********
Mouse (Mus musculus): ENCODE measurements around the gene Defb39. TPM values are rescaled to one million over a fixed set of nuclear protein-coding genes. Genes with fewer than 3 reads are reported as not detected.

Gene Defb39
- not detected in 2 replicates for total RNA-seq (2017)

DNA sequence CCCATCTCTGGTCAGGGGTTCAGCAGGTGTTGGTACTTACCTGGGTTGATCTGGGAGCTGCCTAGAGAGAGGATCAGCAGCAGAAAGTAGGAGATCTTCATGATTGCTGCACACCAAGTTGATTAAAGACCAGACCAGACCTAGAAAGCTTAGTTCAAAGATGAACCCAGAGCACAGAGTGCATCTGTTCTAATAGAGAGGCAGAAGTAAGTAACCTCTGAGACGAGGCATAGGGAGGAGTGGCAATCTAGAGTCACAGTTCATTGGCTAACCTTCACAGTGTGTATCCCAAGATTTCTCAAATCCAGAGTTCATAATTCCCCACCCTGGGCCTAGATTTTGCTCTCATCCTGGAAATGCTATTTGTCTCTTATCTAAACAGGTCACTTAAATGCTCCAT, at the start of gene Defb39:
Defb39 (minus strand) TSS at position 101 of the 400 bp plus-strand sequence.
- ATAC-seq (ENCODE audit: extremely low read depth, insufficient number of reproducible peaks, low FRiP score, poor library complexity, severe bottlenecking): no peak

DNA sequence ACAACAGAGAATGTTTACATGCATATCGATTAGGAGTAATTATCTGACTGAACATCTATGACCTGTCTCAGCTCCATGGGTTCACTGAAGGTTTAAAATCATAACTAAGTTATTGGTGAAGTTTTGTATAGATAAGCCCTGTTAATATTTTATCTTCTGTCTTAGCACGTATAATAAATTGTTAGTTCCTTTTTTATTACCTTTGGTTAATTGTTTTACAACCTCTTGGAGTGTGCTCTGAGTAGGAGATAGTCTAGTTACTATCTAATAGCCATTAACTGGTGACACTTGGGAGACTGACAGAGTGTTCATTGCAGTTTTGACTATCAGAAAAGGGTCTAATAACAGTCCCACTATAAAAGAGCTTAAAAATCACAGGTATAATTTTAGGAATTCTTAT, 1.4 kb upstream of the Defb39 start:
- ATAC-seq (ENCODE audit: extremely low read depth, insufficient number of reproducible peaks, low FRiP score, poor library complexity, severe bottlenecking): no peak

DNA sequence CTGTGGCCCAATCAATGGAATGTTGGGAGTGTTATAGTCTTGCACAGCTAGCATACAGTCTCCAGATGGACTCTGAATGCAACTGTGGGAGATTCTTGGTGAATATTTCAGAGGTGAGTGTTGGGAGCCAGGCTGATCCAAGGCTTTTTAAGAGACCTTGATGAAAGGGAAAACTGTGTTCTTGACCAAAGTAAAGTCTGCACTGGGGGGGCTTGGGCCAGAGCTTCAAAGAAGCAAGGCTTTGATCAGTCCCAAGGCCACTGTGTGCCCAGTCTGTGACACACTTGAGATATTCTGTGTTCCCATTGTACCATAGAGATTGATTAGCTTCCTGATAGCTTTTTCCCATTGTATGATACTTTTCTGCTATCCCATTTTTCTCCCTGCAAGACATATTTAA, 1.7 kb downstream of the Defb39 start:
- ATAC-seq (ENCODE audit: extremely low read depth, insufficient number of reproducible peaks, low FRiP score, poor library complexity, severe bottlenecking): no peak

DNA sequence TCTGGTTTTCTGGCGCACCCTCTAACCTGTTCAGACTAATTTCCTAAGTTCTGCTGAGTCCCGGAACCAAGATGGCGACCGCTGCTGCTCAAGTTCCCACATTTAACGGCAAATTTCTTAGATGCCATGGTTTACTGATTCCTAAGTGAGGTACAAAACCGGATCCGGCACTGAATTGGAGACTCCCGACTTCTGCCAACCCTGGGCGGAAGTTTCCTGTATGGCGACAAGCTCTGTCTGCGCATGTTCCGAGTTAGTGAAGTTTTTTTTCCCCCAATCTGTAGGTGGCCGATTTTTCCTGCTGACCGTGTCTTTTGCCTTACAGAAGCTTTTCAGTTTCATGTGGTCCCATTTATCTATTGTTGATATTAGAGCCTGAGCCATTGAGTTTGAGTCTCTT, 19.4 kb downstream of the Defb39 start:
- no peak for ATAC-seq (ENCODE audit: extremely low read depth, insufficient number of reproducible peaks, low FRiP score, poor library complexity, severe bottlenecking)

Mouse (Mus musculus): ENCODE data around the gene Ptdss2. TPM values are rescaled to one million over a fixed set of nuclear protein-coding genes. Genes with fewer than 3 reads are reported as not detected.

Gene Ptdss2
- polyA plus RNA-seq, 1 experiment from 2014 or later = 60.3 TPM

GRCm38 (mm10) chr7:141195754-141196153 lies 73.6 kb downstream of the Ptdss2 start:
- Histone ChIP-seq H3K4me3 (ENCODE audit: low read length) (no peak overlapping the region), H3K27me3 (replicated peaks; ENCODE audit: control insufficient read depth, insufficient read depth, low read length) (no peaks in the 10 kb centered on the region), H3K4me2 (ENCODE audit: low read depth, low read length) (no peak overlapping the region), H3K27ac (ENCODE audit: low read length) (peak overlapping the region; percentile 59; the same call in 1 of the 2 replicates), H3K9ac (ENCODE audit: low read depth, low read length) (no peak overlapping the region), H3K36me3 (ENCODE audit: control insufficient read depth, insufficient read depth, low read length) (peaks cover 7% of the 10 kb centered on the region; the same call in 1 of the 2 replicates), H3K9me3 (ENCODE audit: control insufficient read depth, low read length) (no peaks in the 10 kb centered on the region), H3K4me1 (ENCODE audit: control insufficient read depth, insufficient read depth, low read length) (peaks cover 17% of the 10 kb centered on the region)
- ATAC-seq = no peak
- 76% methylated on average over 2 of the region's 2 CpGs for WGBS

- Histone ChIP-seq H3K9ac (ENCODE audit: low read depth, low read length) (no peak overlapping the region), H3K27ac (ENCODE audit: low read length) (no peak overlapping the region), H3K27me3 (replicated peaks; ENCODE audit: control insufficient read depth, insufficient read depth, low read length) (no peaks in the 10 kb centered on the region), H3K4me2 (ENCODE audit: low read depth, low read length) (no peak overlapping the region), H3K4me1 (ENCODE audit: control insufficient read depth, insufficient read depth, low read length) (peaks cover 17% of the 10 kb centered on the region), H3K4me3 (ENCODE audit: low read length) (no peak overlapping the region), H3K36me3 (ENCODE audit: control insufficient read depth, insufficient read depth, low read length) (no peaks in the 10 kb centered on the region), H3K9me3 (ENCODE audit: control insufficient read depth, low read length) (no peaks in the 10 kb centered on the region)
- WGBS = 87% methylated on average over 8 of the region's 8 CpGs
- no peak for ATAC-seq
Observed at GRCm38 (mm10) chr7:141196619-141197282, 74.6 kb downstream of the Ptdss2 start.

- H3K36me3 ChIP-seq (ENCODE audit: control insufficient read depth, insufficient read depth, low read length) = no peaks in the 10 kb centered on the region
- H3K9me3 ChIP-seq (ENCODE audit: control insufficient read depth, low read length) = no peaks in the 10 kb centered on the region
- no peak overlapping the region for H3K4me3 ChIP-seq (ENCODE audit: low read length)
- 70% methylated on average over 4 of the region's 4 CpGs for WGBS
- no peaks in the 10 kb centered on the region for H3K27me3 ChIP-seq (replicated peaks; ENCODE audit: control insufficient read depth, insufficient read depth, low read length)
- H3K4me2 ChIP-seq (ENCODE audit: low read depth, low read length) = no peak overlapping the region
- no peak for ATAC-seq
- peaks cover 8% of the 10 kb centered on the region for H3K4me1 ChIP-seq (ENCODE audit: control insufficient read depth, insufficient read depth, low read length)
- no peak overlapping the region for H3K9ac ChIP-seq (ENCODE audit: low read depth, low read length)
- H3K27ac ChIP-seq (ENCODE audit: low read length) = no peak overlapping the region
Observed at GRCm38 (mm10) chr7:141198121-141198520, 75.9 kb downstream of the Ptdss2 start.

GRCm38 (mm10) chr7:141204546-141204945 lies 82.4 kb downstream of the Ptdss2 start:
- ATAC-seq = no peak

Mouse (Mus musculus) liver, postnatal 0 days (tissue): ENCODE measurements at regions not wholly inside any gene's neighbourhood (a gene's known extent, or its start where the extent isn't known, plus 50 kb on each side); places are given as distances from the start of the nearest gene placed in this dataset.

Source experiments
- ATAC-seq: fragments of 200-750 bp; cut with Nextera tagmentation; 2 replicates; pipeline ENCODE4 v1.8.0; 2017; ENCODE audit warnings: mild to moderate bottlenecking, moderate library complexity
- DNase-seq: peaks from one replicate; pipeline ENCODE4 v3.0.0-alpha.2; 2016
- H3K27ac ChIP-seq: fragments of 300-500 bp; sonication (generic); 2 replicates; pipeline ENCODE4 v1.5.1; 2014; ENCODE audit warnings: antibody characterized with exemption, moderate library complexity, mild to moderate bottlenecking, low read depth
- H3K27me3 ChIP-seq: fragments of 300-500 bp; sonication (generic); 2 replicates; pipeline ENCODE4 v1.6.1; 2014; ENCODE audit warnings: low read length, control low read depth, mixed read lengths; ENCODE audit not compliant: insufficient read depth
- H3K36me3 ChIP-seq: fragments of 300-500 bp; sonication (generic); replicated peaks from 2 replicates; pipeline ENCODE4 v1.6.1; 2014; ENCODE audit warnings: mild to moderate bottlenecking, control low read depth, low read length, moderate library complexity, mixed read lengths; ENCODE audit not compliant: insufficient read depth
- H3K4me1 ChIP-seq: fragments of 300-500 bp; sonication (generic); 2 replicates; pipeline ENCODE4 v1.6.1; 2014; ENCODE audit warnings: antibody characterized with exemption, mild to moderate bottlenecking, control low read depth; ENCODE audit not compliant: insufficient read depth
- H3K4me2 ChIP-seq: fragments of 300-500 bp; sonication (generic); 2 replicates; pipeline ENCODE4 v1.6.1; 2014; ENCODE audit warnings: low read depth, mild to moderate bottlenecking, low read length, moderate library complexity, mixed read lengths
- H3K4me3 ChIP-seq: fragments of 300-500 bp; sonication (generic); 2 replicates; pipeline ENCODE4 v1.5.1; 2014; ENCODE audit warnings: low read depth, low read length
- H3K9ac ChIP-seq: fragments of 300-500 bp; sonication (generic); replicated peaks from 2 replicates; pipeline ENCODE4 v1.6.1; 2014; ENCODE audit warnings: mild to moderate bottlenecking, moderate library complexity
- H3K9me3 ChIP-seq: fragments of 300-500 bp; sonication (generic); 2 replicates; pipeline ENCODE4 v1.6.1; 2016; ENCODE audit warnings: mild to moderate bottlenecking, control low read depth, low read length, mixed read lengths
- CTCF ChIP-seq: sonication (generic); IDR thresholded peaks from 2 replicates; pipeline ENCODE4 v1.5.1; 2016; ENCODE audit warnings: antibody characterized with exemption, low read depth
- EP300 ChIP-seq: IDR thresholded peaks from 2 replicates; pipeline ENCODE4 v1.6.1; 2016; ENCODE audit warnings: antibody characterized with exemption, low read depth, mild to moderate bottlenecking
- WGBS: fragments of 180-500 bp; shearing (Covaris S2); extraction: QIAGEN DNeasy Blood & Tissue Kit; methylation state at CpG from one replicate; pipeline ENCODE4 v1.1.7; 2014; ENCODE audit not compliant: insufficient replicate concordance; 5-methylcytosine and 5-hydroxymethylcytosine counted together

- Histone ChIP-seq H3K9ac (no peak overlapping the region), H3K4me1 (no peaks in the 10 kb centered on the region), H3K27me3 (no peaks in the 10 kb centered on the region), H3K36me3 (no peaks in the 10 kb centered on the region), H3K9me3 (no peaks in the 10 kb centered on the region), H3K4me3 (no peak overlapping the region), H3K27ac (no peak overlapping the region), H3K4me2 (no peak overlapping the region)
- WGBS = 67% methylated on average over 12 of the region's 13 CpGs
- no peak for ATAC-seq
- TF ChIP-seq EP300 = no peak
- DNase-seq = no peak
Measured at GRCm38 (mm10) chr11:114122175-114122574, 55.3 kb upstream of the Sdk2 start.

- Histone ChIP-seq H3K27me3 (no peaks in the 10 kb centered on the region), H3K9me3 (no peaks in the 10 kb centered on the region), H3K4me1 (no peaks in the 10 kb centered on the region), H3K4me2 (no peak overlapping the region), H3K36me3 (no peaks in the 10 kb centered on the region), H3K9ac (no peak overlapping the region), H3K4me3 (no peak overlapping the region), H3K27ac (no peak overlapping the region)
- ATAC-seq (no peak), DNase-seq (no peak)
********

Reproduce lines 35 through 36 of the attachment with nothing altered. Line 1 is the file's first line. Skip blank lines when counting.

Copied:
GRCm38 (mm10) chr7:141204546-141204945 lies 82.4 kb downstream of the Ptdss2 start:
- ATAC-seq = no peak